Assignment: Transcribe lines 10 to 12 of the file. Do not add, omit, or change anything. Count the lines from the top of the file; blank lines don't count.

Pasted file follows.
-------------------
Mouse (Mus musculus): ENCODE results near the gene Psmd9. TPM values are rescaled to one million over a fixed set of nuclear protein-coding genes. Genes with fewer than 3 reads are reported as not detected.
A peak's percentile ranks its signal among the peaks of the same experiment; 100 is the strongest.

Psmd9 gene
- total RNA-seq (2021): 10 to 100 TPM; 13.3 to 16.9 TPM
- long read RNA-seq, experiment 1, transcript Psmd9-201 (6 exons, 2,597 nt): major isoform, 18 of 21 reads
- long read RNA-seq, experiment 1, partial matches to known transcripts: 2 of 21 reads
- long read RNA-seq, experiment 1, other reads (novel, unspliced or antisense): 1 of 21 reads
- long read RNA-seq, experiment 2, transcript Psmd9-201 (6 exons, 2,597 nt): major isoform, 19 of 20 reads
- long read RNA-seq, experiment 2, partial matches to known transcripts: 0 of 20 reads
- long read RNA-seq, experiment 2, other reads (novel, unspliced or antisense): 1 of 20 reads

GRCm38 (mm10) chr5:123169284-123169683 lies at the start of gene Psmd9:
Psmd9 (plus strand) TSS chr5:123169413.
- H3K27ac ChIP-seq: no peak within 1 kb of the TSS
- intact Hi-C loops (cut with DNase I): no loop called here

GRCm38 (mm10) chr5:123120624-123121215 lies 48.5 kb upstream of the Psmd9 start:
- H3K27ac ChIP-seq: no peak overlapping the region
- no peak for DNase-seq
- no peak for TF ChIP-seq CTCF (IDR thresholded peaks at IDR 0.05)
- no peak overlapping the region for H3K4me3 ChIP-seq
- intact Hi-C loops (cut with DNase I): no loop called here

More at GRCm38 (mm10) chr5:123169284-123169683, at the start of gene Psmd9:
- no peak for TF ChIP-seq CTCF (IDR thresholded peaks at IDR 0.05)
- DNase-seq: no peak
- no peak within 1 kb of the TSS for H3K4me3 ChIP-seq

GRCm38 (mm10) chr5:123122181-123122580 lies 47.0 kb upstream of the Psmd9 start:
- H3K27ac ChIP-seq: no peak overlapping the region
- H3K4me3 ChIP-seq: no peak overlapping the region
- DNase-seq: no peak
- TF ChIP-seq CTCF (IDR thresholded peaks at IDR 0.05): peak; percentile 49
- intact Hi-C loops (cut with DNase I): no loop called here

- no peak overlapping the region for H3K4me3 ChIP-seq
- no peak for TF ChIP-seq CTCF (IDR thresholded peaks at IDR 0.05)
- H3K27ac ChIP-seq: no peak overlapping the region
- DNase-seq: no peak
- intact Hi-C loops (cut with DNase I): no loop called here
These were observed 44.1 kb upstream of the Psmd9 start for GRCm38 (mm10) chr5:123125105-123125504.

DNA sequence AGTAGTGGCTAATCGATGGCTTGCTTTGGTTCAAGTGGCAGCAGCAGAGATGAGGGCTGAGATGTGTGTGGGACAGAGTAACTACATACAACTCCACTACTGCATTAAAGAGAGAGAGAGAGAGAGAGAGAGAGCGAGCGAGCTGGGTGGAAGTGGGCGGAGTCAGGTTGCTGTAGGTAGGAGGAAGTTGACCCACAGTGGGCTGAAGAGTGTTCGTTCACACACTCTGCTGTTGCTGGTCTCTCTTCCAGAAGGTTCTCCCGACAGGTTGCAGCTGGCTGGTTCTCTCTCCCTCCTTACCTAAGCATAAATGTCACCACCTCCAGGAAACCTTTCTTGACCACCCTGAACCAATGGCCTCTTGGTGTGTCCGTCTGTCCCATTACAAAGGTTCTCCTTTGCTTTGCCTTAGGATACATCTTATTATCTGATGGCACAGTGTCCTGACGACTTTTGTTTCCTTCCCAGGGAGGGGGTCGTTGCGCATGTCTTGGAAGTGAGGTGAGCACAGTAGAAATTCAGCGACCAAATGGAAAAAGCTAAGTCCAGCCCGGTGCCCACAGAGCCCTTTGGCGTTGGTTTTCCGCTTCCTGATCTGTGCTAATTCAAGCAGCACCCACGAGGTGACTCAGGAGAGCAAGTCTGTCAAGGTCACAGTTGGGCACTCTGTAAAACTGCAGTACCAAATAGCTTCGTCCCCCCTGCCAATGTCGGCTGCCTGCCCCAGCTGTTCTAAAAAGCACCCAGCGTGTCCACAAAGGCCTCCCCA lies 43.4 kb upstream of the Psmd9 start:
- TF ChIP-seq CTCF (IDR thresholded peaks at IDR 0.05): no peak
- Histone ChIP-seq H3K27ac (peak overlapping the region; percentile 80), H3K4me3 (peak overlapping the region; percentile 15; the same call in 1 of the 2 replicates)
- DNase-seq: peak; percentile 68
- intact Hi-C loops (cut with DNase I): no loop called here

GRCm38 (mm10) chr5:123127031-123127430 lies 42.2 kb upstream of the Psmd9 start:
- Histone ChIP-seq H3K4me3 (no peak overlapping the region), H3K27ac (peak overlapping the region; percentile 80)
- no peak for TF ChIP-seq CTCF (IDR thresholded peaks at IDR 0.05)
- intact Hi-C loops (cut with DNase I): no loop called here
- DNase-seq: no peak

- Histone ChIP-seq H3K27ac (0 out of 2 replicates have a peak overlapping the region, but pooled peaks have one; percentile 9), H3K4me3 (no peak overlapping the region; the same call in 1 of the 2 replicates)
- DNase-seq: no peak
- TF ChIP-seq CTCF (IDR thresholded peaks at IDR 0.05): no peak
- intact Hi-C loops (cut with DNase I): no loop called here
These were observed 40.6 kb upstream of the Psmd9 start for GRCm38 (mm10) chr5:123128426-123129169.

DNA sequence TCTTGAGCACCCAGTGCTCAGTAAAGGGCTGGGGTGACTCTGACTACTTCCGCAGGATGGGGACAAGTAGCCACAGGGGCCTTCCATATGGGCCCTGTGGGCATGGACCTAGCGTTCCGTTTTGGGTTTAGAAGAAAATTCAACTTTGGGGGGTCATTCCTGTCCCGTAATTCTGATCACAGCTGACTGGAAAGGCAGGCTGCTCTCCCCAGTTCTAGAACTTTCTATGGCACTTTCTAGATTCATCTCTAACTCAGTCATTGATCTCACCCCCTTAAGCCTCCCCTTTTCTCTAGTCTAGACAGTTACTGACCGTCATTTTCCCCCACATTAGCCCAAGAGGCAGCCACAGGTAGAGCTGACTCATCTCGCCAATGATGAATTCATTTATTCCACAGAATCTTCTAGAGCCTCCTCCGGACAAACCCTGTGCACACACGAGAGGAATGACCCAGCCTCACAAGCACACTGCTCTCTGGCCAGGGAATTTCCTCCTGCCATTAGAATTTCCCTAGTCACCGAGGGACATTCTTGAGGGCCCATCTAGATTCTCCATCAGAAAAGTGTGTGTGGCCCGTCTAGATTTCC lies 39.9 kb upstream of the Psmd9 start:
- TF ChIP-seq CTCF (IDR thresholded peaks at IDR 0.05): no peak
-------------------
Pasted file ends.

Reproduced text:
- long read RNA-seq, experiment 2, other reads (novel, unspliced or antisense): 1 of 20 reads

GRCm38 (mm10) chr5:123169284-123169683 lies at the start of gene Psmd9:
Psmd9 (plus strand) TSS chr5:123169413.